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Alto saxophonist Mike DiRubbo's most recent outing for Criss Cross features the Jackie McLean protege in the fast company of trumpeter Jim Rotondi, pianist David Hazeltine, bassist Peter Washington and drummer Joe Farnsworth (two thirds of the sextet One For All) in a set that showcases his growing talent and expansive command of the jazz idiom.
Like his mentor, DiRubbo is no run-of-the-mill neo-bopper. He has his own unique sound on the saxophone, which while clearly primarily McLean-influenced, also exhibits an almost equally strong semblance to Pharoah Sanders' in its timbre. Similarly, his expansive musical vocabulary exhibits a solid foundation in the bebop tradition that has been judiciously elevated through a liberal addition of post-Coltrane modality.
The date starts off typically enough with a hard bopping original from DiRubbo called 'Transfer' that successfully conjures the composer's intended imagery of having to change trains in a busy subway station while rushing to a gig. It's followed by a relaxed rendition of Hazeltine's already classic arrangement of Mancini's 'Moon River,' in a moving performance that predates the pianist's fine Manhattan Autumn version by nearly six months. 'Human Spirit' is an appealing folkish melody by the leader that clearly displays his affection for Sander's sound and style while exhibiting his own skill as a composer outside of the more traditional jazz arena. 'Minor March,' by Jackie McLean, is DiRubbo's first recording of one of his mentor's compositions, and this blistering version is a truly fitting tribute to both its composer's success as teacher and his student's skill as a player.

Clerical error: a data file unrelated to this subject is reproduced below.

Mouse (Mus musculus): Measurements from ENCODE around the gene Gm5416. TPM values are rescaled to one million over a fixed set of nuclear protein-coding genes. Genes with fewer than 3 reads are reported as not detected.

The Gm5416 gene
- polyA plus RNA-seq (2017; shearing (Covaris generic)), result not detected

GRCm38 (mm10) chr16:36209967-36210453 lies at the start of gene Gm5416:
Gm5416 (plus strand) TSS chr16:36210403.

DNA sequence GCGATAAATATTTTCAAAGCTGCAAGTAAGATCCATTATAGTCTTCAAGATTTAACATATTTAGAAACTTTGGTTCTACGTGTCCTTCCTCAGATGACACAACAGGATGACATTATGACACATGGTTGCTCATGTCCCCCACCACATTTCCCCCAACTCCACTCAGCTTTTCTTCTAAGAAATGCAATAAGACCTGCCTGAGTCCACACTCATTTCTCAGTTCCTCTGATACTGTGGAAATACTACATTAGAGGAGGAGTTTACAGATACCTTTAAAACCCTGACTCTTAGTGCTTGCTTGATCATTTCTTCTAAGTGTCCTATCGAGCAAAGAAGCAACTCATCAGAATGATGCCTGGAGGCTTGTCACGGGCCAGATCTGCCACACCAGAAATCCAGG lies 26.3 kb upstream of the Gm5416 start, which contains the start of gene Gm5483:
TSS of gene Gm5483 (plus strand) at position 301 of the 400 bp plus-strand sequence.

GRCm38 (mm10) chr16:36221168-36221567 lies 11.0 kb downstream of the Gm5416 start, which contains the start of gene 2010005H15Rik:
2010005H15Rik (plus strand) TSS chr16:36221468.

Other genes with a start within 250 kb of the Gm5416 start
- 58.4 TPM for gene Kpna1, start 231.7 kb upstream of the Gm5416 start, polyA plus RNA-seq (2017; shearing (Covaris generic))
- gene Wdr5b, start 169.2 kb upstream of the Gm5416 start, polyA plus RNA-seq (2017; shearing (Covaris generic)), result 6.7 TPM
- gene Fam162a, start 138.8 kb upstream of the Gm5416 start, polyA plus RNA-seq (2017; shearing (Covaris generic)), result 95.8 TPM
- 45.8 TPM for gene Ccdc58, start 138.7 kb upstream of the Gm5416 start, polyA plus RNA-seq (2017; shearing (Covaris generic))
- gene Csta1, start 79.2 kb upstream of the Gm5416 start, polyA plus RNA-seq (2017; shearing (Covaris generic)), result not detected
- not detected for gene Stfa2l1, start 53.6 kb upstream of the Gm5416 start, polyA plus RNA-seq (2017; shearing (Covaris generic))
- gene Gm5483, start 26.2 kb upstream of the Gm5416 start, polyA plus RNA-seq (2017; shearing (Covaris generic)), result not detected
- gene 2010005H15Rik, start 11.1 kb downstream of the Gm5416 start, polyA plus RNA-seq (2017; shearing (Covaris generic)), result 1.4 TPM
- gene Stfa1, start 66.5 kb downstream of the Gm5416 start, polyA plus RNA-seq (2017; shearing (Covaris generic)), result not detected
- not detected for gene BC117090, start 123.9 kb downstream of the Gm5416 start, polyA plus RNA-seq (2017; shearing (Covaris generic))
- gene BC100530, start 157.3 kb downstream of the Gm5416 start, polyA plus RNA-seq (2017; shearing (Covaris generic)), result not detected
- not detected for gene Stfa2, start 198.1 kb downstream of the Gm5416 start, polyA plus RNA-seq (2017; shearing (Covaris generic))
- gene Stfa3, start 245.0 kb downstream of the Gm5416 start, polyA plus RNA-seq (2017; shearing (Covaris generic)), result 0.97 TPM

The beautiful ballad 'North Shore Reflections,' another composition by the leader, displays an introspective character that contrasts convincingly with the uninhibited exuberance of the date's brisker offerings. DiRubbo's encyclopedic knowledge of the classic jazz repertory, reinforced through years of service at the Jazz Record Center, is shown in his inclusion of Hank Mobley's rarely heard 'Bossa For Baby,' one of the tenorist's prettiest tunes, while his lyrical 'Throwback' shows him to be a capable contributor to the genre's future himself. The disc's closer, Rotondi's up-tempo 'Down,' is another hard bop burner that gives everyone a chance to show off at what they do best'breathe fresh life into the idiom that is very much alive and well.
Track Listing: Mike DiRubbo - Alto Sax;
Jim Rotondi - Trumpet, Flugelhorn;
David Hazeltine - Piano;
Peter Washington - Bass;
Joe Farnsworth Drums.
Personnel: Transfer (Mike DiRubbo);
Moon River (Henry Mancini);
Human Spirit (Mike DiRubbo);
Minor March (Jackie McLean);
North Shore Reflections (Mike DiRubbo);
Bossa For Baby (Hank Mobley);
Throwback (Mike DiRubbo);
Down (Jim Rotondi).
I was first exposed to jazz while learning to play chess with my uncles. They would play smooth jazz, and then switch up to more standard types of jazz. But, when they played Kind of Blue by Miles Davis, I was
hooked and I haven't looked back.